Issaquah’s unique heritage is on display for History Month

May 6, 2014

“Every community has its own weird, wild and wonderful stories, and Issaquah is no exception,” according to Erica Maniez, director of Issaquah History Museums.

This is the fourth year the museums will spotlight Issaquah’s unique heritage throughout the month of May for Local History Month.

The organization operates two museums people can visit, Gilman Town Hall, 165 S.E. Andrews St., and the Depot Museum, 78 First Ave. N.E.

Town Hall has exhibits on display that show the history of the town; the Depot Museum highlights the role the railroad played in the town’s development.

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Celebrate Local History Month in Issaquah

May 10, 2011

Mayor Ava Frisinger has declared May as Local History Month in Issaquah.

Issaquah History Museums Executive Director Erica Maniez said the occasion presents a chance for residents to consider the big themes present in the history of small places. Moreover, public recognition of local history helps to foster local pride, maintains community character and builds a deeper sense of appreciation for a place.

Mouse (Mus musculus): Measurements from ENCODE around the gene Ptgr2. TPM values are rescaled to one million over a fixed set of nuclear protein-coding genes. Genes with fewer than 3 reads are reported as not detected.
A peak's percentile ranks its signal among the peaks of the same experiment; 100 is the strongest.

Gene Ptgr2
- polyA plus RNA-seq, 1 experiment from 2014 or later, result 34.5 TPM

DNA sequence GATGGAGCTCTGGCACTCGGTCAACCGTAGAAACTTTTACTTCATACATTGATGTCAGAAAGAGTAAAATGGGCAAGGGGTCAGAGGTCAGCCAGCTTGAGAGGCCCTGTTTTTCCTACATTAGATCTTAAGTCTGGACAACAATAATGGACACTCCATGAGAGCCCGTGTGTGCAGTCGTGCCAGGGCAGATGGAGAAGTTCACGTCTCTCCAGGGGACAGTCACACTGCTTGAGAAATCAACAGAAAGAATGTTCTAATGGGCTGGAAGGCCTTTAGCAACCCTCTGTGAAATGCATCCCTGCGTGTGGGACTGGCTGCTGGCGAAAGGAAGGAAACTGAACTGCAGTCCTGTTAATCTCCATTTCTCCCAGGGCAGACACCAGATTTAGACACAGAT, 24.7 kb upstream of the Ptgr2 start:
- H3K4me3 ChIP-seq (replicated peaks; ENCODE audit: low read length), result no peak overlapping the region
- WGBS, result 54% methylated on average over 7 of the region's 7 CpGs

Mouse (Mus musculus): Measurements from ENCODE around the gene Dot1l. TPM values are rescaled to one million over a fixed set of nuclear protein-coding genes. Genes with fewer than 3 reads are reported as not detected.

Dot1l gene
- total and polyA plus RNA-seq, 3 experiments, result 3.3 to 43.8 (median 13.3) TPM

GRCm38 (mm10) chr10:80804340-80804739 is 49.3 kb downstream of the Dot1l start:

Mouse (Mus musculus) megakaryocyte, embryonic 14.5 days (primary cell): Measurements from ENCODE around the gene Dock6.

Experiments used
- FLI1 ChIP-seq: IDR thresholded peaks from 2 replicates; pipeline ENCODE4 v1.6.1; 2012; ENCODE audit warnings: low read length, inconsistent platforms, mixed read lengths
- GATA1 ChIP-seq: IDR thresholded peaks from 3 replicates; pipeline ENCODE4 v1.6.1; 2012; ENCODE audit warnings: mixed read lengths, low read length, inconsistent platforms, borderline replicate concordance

In celebration of Local History Month, the Issaquah History Museums joined the Common Grounds coffee stand at Front Street Market to celebrate. Common Grounds is offering six history-themed coffee beverages and free museum passes for all customers during May.

The museums also plan to sell a T-shirt celebrating Issaquah’s past. Learn more about the design at the museums’ website,

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Press Editorial

May 10, 2011

Local History Month should mean something

May is Local History Month in Issaquah, as proclaimed by the mayor.

The month will come and go without many residents taking note, but the mayor is right in helping publicize the importance of Issaquah’s history.

We are often amazed at how many people know little of the early days here in Issaquah. Snoqualmie Tribe members were among the early settlers. Farming came to town and brought us the dairy cooperative now known as Darigold. The coal mines brought prosperity and the railroad to Issaquah, and our historic depot reminds of that. Logging was also king as hikers on our mountain trails are aware.

The town began in the Front Street and Sunset Way area, still the heart of the historic downtown. The Issaquah History Museums keeps an office in the original Gilman Town Hall. Out back is an early cement block jail. Pictures and mementos inside tell the story of a town with its mud streets and wooden sidewalks becoming the prosperous center of commerce along the interstate that it is today.

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